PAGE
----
• Time to treatment and ante-natal clinic visits were comparable
• blood glucose levels clinical reviews were significantly higher with the introduction of M♡THer
All involved are keen to see widespread availability of the app and portal. It is expected that over time, evidence of a decrease in clinic visits will emerge. It is also anticipated that this technology will integrate with electronic medical records for further integrated and efficient patient monitoring.
Challenges and Failures
Contract negotiations between Commonwealth Scientific and Industrial Research Organisation and MHS were initially challenging as this was the first time this type of innovation and collaboration had occurred. Legal and business teams from both organisations supported each to problem solve effectively.
There was a technical failure of the system over the Christmas period and while technical staff were on compulsory leave during the Commonwealth Scientific and Industrial Research Organisation's annual Christmas Shutdown. This caused a few days of system shut down which was stressful for all stakeholders. It was quickly resolved by Commonwealth Scientific and Industrial Research Organisation and due to the back up of results to the cloud, no data was lost.
Conditions for Success
Effective team work: the project team were a proactive group of professionals willing to help in any way possible. This proactive team work style was the foundation of the success of this project.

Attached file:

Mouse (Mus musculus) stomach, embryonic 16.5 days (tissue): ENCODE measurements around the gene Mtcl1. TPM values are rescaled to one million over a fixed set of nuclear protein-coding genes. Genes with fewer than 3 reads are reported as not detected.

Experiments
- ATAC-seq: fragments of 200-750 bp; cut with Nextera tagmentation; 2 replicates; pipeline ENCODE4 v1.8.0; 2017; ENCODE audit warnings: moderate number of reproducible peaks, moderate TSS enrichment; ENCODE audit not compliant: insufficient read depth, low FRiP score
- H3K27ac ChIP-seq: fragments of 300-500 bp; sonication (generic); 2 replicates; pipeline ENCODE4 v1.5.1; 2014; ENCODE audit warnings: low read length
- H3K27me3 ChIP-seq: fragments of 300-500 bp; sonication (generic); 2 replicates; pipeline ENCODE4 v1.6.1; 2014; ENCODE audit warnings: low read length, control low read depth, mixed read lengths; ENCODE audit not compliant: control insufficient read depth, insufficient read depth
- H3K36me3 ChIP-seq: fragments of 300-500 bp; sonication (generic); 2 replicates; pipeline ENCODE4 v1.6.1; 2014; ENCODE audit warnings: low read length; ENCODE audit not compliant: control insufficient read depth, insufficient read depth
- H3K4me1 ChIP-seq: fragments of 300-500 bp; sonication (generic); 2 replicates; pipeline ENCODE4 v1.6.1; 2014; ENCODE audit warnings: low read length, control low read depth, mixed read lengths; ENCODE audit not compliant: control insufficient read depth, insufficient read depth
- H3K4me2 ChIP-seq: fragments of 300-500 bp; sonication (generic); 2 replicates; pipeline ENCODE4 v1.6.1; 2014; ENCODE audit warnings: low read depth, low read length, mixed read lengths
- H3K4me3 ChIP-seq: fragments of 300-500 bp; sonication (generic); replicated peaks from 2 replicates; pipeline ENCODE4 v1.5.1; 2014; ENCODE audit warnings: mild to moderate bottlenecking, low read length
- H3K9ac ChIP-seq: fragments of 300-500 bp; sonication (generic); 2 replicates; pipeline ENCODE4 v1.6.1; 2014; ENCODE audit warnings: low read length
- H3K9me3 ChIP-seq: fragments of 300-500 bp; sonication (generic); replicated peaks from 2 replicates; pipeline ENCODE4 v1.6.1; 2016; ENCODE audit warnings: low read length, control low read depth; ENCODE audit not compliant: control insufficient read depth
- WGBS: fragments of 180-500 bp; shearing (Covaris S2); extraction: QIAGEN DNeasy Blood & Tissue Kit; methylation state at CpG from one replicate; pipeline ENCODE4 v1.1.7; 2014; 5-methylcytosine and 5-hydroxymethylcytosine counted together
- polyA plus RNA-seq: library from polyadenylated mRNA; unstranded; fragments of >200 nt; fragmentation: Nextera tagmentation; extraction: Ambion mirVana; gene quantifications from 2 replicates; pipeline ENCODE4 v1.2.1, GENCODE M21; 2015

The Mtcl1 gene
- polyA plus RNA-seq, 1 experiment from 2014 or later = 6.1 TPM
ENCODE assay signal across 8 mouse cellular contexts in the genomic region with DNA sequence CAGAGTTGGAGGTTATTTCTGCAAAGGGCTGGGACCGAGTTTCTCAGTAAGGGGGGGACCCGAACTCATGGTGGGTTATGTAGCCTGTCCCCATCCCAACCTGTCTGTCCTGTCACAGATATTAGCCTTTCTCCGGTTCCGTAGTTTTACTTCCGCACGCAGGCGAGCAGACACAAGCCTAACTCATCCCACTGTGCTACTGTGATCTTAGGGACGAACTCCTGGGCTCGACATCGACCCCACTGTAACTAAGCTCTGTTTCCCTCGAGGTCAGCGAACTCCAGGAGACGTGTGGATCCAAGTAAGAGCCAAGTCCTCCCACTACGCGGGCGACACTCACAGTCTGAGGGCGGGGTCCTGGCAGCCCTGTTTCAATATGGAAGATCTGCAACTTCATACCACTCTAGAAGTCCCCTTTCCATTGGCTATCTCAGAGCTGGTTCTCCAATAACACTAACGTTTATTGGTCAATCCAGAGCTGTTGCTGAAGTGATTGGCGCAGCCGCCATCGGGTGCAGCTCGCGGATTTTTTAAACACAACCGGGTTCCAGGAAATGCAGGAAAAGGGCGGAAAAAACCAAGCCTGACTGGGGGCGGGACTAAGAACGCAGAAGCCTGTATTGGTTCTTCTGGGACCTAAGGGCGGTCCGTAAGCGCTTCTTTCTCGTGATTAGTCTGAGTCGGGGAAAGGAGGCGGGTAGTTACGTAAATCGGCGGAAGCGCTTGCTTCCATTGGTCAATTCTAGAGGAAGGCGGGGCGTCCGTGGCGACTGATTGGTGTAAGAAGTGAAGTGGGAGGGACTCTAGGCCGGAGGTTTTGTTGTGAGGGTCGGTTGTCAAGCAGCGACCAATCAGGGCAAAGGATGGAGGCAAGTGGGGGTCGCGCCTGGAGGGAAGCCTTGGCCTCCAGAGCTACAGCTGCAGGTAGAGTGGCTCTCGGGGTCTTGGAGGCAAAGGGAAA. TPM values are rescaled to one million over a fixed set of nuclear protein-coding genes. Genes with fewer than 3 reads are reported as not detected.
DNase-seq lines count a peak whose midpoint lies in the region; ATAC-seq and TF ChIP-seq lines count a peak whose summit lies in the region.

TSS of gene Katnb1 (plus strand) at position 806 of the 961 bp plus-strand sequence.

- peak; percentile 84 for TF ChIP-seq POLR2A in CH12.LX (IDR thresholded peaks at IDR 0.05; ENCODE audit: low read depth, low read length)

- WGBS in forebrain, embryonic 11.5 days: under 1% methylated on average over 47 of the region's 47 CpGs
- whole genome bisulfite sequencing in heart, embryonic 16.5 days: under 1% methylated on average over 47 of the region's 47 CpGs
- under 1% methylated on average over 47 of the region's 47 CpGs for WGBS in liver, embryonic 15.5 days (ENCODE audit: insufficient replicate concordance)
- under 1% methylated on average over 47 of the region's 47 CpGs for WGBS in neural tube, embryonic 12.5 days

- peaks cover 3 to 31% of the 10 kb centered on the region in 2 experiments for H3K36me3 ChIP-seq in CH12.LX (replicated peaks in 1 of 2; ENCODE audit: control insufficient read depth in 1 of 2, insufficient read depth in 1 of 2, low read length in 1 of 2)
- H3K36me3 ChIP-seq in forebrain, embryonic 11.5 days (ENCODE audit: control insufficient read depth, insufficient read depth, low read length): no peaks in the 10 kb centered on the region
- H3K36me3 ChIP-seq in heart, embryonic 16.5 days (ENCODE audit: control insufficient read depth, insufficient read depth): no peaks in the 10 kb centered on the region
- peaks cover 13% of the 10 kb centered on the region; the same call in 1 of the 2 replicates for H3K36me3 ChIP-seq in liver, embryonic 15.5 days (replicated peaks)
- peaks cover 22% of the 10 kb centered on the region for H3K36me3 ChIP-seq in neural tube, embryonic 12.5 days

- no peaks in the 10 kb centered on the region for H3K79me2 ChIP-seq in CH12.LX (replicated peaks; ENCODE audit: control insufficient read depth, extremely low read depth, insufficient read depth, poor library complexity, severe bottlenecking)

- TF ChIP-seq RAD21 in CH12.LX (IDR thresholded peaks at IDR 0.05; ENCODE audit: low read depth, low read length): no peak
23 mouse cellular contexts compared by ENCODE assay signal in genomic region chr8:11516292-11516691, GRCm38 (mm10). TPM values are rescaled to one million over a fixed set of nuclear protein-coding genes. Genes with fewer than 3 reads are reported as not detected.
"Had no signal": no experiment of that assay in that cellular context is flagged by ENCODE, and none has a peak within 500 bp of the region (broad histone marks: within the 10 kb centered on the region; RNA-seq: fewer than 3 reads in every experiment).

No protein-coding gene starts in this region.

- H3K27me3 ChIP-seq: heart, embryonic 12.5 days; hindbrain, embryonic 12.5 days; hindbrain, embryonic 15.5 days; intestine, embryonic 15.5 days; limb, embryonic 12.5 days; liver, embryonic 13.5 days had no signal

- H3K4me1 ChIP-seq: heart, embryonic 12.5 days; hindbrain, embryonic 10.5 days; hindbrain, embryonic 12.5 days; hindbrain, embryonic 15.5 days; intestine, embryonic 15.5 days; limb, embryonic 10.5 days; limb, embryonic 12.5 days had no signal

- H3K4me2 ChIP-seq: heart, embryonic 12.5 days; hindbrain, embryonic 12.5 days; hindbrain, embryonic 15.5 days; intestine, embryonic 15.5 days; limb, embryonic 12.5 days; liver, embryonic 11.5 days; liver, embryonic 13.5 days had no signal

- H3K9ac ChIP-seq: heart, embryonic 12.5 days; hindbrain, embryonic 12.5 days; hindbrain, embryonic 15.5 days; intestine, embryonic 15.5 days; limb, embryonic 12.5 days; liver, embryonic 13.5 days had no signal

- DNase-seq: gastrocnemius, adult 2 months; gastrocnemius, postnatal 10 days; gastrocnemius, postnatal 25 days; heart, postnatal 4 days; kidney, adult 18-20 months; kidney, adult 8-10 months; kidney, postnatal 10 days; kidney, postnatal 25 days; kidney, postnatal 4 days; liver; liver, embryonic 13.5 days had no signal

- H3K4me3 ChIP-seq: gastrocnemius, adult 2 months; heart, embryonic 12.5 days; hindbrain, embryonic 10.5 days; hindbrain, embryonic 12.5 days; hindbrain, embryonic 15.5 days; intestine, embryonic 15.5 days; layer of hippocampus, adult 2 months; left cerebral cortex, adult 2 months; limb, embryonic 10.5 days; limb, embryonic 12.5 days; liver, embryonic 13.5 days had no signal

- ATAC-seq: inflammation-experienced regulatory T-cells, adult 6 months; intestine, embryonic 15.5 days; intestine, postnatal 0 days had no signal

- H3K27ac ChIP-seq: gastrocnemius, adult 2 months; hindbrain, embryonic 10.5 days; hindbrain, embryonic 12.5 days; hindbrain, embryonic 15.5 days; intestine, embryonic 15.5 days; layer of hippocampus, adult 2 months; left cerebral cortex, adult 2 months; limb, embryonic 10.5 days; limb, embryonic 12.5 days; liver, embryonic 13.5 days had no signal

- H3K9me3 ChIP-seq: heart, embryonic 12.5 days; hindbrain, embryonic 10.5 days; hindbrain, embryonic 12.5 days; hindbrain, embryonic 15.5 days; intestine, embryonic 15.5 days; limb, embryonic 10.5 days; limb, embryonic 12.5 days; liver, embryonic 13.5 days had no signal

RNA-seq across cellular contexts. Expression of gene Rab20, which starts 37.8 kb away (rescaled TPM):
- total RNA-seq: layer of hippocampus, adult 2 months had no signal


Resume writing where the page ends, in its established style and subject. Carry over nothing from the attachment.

• Executive level support from both organisations provided decision making capability and leadership.
• Overall project management was necessary to drive the project and to not take away from the clinician’s patient hours.
• Onsite project officer support was invaluable in the smooth implementation and running of the pilot.
• Administration support was crucial in achieving meeting targets, documentation targets, and survey completions.
• Clear research protocols to guide and contain the research
• Uptake by patients and clinicians to utilise the technology
• Financial support to develop the technology
• The availability and willingness of the research governance officers to answer questions and help.
Technical reliability and support